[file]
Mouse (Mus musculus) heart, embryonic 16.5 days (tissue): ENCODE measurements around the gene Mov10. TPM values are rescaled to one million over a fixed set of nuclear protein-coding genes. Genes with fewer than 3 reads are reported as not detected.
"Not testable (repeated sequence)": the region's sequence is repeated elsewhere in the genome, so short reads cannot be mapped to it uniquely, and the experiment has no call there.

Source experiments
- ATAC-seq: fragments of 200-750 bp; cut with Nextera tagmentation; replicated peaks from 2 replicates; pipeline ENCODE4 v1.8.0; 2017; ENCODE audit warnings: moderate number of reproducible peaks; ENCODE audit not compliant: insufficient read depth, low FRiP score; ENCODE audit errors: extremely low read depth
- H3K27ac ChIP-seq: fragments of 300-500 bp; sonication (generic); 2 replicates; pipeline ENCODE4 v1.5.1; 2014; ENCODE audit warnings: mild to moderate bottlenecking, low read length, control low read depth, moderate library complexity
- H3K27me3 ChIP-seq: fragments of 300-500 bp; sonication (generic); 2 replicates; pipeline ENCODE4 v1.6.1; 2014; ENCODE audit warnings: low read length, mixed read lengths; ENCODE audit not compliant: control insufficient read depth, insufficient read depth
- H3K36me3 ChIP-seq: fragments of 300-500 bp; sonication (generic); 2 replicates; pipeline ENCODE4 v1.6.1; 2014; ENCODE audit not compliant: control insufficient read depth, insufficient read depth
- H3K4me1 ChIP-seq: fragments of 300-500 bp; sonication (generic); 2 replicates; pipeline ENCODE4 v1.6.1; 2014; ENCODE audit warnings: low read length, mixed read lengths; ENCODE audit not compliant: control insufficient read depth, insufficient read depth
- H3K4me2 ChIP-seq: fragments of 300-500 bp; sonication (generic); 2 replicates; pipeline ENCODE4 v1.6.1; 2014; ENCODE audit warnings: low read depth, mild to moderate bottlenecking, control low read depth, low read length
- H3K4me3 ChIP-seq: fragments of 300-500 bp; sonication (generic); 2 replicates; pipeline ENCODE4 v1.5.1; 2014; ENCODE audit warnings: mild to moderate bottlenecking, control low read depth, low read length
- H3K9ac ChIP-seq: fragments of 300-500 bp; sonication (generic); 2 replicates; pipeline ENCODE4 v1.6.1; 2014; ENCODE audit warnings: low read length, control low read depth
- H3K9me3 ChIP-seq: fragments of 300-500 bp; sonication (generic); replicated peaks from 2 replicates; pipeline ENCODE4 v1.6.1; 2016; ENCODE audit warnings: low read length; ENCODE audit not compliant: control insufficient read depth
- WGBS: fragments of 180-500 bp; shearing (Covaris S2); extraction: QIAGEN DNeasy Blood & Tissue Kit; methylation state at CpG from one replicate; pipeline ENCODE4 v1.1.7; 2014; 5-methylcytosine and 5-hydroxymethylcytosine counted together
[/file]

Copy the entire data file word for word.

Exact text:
Mouse (Mus musculus) heart, embryonic 16.5 days (tissue): ENCODE measurements around the gene Mov10. TPM values are rescaled to one million over a fixed set of nuclear protein-coding genes. Genes with fewer than 3 reads are reported as not detected.
"Not testable (repeated sequence)": the region's sequence is repeated elsewhere in the genome, so short reads cannot be mapped to it uniquely, and the experiment has no call there.

Source experiments
- ATAC-seq: fragments of 200-750 bp; cut with Nextera tagmentation; replicated peaks from 2 replicates; pipeline ENCODE4 v1.8.0; 2017; ENCODE audit warnings: moderate number of reproducible peaks; ENCODE audit not compliant: insufficient read depth, low FRiP score; ENCODE audit errors: extremely low read depth
- H3K27ac ChIP-seq: fragments of 300-500 bp; sonication (generic); 2 replicates; pipeline ENCODE4 v1.5.1; 2014; ENCODE audit warnings: mild to moderate bottlenecking, low read length, control low read depth, moderate library complexity
- H3K27me3 ChIP-seq: fragments of 300-500 bp; sonication (generic); 2 replicates; pipeline ENCODE4 v1.6.1; 2014; ENCODE audit warnings: low read length, mixed read lengths; ENCODE audit not compliant: control insufficient read depth, insufficient read depth
- H3K36me3 ChIP-seq: fragments of 300-500 bp; sonication (generic); 2 replicates; pipeline ENCODE4 v1.6.1; 2014; ENCODE audit not compliant: control insufficient read depth, insufficient read depth
- H3K4me1 ChIP-seq: fragments of 300-500 bp; sonication (generic); 2 replicates; pipeline ENCODE4 v1.6.1; 2014; ENCODE audit warnings: low read length, mixed read lengths; ENCODE audit not compliant: control insufficient read depth, insufficient read depth
- H3K4me2 ChIP-seq: fragments of 300-500 bp; sonication (generic); 2 replicates; pipeline ENCODE4 v1.6.1; 2014; ENCODE audit warnings: low read depth, mild to moderate bottlenecking, control low read depth, low read length
- H3K4me3 ChIP-seq: fragments of 300-500 bp; sonication (generic); 2 replicates; pipeline ENCODE4 v1.5.1; 2014; ENCODE audit warnings: mild to moderate bottlenecking, control low read depth, low read length
- H3K9ac ChIP-seq: fragments of 300-500 bp; sonication (generic); 2 replicates; pipeline ENCODE4 v1.6.1; 2014; ENCODE audit warnings: low read length, control low read depth
- H3K9me3 ChIP-seq: fragments of 300-500 bp; sonication (generic); replicated peaks from 2 replicates; pipeline ENCODE4 v1.6.1; 2016; ENCODE audit warnings: low read length; ENCODE audit not compliant: control insufficient read depth
- WGBS: fragments of 180-500 bp; shearing (Covaris S2); extraction: QIAGEN DNeasy Blood & Tissue Kit; methylation state at CpG from one replicate; pipeline ENCODE4 v1.1.7; 2014; 5-methylcytosine and 5-hydroxymethylcytosine counted together